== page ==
34. Joseph Seymour, Why the USSR Is Not Capitalist, p. 71. A similar view is given by Cliff’s associate Chris Harman: “What makes man-produced objects – and above all labor power – into a commodity is precisely competition between producing units ...” (International Socialism No. 41, 1969-70.)

35. Marx, Grundrisse (1973), pp. 414-15.

36. Goldfield and Rothenberg, The Myth of Capitalism Reborn, p. 95.

37. Grundrisse, p. 752. Marx leads up to this passage with: “A[dam] Smith explained the fall of the rate of profit, as capital grows, by the competition among capitals. ... A. Smith’s phrase is correct to the extent that only in competition – the action of capital upon capital – are the inherent laws of capital, its tendencies, [first] realized. But it is false in the sense in which he understands it, as if competition imposed laws on capital from the outside, laws not its own.” (pp. 751-2.) The word “first” here is omitted from the published English translation.

38. Grundrisse, pp. 776-7.

39. Grundrisse, p. 650, cited in the incomplete form presented by both the anti-Stalinist Ticktin (Critique No. 16, p. 27) and the Maoists Corrigan, Ramsay and Sayer (p. 151).

40. See Roman Rosdolsky, The Making of Marx’s “Capital”, pp. 41-53.

41. Alex Callinicos, Socialist Worker Review, July/August 1985.

42. Grundrisse, p. 651.

43. Cliff, Russia, A Marxist Analysis, p. 161; State Capitalism in Russia, pp. 223-4.

44. Capital, Vol. II, Chapter 9 (pp. 185-6), emphasis added.

45. Capital, Vol. II, Chapter 20, Part 11 (p. 469).

46. Capital, Vol. II, Chapter 20, Part 4 (pp. 410-11).

47. Capital, Vol. III, Chapter 15, Part 1 (p. 244).

48. Baran and Sweezy, Monopoly Capital, pp. 8-10, 281.

49. Capital, Vol. III, Chapter 15, Part 3 (p. 365 in the Vintage/Penguin edition).

50. Bukharin, Imperialism and the Accumulation of Capital, Chapter 3, (1972 edition, p. 226). In this translation the last word, “capital,” is italicized and capitalized as if it refers to Marx’s book – “rational from the standpoint of Capital” – but this seems wrong in the context. Our interpretation agrees with the translation of the passage in Cliff, Russia: a Marxist Analysis, p. 169.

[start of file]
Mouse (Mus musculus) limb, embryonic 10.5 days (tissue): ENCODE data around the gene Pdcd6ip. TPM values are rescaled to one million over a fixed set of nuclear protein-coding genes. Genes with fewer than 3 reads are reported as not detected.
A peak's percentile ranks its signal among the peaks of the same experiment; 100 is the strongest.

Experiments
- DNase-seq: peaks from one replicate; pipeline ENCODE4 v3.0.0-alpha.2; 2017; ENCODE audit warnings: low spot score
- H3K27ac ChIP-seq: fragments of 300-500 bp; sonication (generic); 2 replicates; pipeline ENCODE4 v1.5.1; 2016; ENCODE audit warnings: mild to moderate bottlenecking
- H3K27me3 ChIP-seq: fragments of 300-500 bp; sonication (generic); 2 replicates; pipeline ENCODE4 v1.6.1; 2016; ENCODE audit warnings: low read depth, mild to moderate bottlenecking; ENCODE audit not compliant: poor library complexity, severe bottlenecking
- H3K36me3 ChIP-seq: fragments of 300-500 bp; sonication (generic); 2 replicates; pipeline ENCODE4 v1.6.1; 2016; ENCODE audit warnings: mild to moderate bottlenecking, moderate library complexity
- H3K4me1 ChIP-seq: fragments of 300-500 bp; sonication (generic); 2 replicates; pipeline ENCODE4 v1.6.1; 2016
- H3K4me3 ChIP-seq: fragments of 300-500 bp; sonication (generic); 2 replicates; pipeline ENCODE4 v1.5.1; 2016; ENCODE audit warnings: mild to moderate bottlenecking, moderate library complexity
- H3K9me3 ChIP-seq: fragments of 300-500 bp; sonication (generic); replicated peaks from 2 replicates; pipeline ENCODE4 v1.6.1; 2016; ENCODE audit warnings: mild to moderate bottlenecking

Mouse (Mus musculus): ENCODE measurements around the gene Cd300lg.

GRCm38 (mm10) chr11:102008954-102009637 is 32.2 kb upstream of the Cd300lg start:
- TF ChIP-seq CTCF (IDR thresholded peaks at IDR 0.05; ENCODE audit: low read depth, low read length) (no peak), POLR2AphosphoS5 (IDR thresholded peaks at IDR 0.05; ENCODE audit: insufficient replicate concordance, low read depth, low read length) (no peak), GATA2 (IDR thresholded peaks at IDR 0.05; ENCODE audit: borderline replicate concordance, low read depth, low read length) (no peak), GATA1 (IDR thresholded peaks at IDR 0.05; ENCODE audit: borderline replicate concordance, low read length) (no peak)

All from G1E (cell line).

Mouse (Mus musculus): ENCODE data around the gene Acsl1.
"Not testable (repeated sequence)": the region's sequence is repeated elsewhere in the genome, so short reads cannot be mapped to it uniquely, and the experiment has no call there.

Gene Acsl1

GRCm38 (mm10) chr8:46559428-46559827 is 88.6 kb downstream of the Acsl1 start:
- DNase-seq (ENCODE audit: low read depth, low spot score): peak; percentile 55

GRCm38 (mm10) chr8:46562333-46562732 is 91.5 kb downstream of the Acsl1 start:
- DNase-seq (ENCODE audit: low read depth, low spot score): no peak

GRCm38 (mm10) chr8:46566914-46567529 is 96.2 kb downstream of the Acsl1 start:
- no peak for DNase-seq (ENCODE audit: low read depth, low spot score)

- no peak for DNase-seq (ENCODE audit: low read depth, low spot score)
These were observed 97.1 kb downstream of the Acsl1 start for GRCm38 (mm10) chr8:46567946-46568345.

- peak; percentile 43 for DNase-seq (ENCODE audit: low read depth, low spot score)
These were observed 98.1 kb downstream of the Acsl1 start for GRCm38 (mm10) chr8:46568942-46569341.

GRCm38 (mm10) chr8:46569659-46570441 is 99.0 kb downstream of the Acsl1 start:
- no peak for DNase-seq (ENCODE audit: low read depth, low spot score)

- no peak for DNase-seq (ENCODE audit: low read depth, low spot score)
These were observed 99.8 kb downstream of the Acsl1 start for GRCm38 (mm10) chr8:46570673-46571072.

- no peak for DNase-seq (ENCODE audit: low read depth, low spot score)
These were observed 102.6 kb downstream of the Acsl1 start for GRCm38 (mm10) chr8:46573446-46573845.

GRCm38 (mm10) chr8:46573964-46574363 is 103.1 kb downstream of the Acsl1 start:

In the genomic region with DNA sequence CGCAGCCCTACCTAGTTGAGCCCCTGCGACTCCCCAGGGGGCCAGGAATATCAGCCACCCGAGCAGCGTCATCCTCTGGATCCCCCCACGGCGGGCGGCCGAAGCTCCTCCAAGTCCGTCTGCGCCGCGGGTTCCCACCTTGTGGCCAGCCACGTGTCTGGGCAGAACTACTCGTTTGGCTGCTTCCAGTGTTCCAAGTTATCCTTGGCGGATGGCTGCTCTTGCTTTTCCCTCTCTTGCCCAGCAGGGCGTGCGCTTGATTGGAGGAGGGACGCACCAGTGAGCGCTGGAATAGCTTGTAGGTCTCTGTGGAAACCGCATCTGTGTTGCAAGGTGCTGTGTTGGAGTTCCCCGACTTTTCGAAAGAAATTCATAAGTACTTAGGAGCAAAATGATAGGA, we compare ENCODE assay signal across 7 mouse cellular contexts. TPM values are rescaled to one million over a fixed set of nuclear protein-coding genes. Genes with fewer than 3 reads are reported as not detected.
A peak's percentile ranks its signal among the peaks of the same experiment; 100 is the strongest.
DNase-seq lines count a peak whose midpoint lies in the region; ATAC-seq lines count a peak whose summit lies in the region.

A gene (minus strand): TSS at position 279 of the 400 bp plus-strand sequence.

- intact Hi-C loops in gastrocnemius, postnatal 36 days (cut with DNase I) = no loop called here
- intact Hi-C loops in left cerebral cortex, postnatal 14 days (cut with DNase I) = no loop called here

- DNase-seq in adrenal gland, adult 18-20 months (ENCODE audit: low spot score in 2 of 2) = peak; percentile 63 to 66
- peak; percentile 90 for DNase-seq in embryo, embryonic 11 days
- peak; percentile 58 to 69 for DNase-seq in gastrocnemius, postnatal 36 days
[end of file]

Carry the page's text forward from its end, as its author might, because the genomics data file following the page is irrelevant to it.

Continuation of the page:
51. Grundrisse, p. 748.

52. For evidence see “The Tendency of the Rate of Profit to Fall in the United States,” by Dumenil, Glick and Rangel, Contemporary Marxism No. 9 (1984); and our “Karl Marx and the World Crisis,” Socialist Voice No. 19 (1983).

53. Capital, Vol. III, Chapter 14 (p. 232).

54. Geoff Hodgson, “On the Political Economy of the Socialist Transformation,” New Left Review, 1982.

55. John Weeks, Capitalism and Exploitation (1981), p. 201, and Ben Fine, Theories of the Capitalist Economy (1982), p. 118. Their view is related to their idea that the FRP itself (unlike the main counteracting tendencies) “arises in production and can be developed for capital as a whole” (Weeks), i.e., without introducing interaction among different capitals. This is valid for the rising organic composition tendency, but (as our presentation shows) both the FRP and its countertendencies are expressed through the cycles and competitive relations at the “many capitals” level of analysis. Marx’s judgment in postponing discussion of the FRP to Volume III of Capital was correct.

56. Capital, Vol. III, Chapter 15, Part 2 (pp. 249-50).